Last Night A Record Changed My Life

Mick Fleetwood he'd heard it all,
but the voice of Eva Cassidy touched his soul


One From The Heart
Mojo, November 2000
Interviewed by Clark Collis


For a couple of years in the '80s I had a jazz-blues music place called Fleetwood's in Washington CS. That's when I first came across Eva. I wanted the club to feature a lot of local players and she was a regular performer. I am always on the look out for new talent, if only because that's how I've kept Fleetwood Mac going for 35 years. She immediately captivated me. She did a lot of covers, yet if was like hearing a song for the first time. She was trying to get a record deal and had a couple of showcases at the club. I think Atlantic came down and looked at her. But she said they didn't get her. She would say, "If they don't want me as I am I don't want to be with them." She terrified them because she refused to do anything that would be against her craft. Times have changed since Fleetwood Mac started. There's a problem with a lot of major record companies" A&R departments. They follow trends and buy up blocks of artists. They get a whole bunch and hope two or three stick. The Ahmet Erteguns of their day were music people through and through. Yes, they were businessmen but they had a real sense of seeing something like when I saw Eva perform. You have to wait for that light to go on. When I first saw Stevie Nicks in the studio I knew she was playing from the heart. Same thing with Peter Green. I think Fleetwood Mac has survived because everyone was truly allowed to be who they were and are.

She was really easy to play with, God knows I'm not a great musician, but I was brought up playing with Peter Green who, like Eva, had such a command over dynamics. We were one hell of a loud band but we had a lot of moments where you could hear a pin drop. We developed this delicate touch, which was an extension of Peter's guitar-playing; playing with Eva was a similar thing.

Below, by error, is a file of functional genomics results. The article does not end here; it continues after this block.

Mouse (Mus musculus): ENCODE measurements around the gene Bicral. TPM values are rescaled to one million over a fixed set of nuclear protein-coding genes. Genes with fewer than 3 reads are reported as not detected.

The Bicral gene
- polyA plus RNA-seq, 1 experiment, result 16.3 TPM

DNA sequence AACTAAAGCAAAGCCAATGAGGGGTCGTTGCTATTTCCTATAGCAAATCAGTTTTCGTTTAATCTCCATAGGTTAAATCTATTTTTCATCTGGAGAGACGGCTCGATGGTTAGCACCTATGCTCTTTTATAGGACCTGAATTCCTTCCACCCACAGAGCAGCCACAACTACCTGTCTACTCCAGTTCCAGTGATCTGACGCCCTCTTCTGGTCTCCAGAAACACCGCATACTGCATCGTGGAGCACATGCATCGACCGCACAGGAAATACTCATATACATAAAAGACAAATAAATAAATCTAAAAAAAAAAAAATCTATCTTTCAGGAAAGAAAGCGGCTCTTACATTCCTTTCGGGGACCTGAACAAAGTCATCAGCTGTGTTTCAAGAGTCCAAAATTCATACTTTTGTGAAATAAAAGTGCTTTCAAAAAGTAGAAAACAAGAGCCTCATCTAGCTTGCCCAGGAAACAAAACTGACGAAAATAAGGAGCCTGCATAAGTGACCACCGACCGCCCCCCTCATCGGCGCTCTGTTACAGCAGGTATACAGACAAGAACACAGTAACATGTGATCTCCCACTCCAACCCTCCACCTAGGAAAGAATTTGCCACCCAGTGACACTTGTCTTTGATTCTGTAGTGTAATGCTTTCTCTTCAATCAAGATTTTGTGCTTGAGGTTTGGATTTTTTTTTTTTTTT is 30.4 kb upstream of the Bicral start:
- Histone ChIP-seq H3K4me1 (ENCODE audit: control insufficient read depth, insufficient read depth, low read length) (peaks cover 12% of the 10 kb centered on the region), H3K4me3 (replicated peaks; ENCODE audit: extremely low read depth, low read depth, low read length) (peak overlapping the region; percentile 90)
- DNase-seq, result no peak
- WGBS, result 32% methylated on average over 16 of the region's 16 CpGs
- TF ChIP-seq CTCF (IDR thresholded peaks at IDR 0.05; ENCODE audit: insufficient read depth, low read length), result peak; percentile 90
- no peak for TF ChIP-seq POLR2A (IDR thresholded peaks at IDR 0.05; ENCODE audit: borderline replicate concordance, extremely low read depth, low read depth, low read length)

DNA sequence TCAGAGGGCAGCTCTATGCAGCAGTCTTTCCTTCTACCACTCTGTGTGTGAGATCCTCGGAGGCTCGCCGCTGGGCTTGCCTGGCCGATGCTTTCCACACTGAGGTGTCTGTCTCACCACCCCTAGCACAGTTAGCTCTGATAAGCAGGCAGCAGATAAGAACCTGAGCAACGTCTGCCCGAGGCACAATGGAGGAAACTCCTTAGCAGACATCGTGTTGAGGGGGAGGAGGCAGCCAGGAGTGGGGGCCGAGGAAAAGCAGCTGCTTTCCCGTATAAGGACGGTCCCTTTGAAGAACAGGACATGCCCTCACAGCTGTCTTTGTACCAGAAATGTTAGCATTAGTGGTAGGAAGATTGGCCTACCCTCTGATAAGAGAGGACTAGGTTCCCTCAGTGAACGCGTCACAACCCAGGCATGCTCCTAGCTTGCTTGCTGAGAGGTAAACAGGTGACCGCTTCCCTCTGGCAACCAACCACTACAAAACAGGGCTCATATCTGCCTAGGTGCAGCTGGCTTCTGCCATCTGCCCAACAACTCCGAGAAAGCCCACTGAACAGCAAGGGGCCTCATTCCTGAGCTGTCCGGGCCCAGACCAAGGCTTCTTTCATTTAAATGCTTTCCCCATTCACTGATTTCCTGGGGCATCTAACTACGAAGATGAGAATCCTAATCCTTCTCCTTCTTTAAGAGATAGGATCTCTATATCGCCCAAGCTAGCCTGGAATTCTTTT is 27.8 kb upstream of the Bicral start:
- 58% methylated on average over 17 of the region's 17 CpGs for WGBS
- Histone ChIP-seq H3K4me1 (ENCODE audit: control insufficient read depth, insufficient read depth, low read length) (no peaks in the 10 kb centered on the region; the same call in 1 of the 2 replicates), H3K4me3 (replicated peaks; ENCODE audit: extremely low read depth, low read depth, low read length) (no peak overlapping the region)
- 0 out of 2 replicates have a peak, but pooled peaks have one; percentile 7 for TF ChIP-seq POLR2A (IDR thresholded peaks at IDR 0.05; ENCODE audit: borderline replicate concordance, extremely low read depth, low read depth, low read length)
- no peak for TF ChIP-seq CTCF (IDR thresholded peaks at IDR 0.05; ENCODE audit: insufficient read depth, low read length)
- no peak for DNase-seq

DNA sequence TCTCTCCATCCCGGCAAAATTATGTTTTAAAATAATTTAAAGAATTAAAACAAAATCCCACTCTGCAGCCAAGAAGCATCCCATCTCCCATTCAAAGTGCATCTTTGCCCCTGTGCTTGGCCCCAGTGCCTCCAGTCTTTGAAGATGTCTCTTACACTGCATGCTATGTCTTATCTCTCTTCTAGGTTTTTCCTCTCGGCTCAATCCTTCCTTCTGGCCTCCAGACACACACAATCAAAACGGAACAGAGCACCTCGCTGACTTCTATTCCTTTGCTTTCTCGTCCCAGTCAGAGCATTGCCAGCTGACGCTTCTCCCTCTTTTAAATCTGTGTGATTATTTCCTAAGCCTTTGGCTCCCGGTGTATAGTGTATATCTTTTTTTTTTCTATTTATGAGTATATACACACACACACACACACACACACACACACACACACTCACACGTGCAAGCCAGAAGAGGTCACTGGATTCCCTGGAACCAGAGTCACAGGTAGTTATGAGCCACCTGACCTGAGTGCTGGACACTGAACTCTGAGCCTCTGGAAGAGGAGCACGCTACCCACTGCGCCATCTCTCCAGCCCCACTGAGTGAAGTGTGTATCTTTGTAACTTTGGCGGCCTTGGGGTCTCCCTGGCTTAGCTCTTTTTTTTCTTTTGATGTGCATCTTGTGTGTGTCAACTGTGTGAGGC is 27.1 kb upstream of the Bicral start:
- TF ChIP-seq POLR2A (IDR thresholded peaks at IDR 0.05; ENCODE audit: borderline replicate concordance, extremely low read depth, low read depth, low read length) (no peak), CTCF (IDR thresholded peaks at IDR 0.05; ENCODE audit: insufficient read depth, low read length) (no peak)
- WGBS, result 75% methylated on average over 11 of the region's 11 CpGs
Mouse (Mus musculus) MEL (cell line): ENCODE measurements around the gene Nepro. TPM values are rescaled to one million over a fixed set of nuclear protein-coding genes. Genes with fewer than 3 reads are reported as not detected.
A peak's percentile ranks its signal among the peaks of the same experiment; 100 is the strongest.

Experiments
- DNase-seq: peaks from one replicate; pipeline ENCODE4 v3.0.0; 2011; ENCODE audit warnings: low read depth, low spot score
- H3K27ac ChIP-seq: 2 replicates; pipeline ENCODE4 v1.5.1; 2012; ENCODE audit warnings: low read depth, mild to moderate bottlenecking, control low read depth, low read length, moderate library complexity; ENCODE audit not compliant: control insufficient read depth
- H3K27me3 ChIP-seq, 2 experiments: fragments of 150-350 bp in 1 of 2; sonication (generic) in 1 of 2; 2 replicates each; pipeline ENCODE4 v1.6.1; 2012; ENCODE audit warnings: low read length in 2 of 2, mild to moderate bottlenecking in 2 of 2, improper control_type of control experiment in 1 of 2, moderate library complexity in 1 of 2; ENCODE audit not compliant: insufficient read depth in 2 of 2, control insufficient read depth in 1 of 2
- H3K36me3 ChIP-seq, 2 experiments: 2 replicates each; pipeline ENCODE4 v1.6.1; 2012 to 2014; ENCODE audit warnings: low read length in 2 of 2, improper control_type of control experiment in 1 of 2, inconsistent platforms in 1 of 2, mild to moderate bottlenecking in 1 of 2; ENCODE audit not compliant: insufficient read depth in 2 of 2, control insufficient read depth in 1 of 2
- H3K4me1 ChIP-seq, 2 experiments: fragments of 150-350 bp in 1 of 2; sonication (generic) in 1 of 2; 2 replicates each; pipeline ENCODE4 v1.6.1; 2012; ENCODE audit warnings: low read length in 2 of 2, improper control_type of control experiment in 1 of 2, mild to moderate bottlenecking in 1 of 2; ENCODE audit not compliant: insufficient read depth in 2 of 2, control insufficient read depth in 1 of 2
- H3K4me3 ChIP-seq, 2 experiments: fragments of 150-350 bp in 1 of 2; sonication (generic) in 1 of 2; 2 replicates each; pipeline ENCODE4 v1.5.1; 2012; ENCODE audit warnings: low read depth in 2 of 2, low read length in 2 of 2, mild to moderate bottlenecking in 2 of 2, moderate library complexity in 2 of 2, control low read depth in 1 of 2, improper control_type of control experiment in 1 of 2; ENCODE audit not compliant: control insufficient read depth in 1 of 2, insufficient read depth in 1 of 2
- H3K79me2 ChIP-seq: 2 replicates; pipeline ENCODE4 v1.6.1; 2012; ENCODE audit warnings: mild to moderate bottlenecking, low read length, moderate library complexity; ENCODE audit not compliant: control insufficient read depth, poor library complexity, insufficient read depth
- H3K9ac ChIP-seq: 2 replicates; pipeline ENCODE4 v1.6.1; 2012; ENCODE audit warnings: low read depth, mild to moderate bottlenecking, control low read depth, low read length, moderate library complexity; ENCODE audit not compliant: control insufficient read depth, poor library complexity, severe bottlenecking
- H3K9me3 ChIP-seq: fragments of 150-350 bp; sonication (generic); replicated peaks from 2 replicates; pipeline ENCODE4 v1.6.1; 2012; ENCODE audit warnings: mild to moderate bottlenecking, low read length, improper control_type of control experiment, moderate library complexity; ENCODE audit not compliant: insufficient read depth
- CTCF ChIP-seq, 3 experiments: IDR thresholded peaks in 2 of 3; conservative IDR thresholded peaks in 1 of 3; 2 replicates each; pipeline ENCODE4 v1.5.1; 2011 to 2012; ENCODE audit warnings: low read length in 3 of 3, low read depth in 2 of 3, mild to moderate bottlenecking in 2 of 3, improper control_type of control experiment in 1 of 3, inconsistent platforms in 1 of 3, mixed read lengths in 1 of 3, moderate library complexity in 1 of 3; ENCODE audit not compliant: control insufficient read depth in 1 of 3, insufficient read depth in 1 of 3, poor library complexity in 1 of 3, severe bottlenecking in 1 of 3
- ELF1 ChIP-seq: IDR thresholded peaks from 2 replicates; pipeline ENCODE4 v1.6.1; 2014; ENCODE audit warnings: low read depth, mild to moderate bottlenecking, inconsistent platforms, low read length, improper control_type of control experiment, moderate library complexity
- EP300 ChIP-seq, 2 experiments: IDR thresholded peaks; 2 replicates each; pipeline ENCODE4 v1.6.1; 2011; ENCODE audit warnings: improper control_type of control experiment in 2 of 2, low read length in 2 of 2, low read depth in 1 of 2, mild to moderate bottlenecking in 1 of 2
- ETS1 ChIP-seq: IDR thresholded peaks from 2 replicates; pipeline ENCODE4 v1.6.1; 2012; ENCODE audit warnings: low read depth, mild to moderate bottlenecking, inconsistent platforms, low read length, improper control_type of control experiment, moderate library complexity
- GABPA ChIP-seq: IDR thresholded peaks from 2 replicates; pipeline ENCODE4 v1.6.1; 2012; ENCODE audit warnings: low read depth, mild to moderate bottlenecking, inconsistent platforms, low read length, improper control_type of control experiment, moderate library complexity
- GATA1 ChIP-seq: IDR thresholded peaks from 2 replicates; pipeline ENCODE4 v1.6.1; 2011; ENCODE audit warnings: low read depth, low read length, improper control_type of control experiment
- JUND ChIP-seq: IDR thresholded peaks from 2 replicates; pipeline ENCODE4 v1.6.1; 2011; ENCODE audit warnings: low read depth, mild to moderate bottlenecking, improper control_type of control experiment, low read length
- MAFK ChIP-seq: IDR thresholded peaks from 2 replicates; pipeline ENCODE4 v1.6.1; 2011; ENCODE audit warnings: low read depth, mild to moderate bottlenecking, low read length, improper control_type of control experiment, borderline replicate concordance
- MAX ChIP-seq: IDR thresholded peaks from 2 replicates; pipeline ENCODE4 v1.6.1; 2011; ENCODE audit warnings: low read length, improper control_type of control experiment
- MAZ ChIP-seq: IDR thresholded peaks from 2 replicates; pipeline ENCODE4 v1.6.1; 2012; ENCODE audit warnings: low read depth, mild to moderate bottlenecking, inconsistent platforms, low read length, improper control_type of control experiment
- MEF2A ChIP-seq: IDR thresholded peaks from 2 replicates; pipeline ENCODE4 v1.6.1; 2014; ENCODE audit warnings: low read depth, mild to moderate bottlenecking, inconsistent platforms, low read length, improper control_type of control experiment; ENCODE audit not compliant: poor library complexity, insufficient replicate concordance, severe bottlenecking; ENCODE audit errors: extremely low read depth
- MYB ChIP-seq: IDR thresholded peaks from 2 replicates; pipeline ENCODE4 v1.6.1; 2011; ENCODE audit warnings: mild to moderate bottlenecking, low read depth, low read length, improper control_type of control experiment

The stuff on Songbird captures what she could do live. I didn't hear her play the song itself until she'd played at the club a few times. I put together with Atlantic a Rumours tribute thing. We had a whole slew of current acts but I was on the road and didn't have  a full focus and Atlantic pitched a young chap [Duncan Sheik] who did this version of Songbird which I liked but it didn't blow me away. Then a young sound guy at the club joined me on the road and brought Eva's version, but it was too late. What a drag, one of my mistakes. Christine's heard it, she loves it.

I also love her version of Over the Rainbow. The sweetest thing you ever heard. I often listen to her music, me and my wife. It brings back a lot of memories. She moved people and just had this presence. She was very shy but, on-stage, as strong as an ox. There's a lot of jazz in her, in the most accessible sense -- people have compared her to Ella Fitzgerald. She was a great interpreter of songs. She wrote, but she liked grabbing other people's songs. She was an interpreter of the highest calibre, a brave place to go. That's part of the reason why people got frightened. They'd think, She doesn't do all her own stuff. What were they talking about? A song's a song;s a song.

She died of cancer. Gone. Just like that. She was gone within months. Would she have been a star? I don't know. All one can assume is that someone would have noticed her. I know Bonnie Raitt and for years nobody took any notice of this woman. For years. But it's only a matter of time when you're that fucking good and you don't stop before someone notices you.



Article and picture provided and transcribed by trackaghost with thanks


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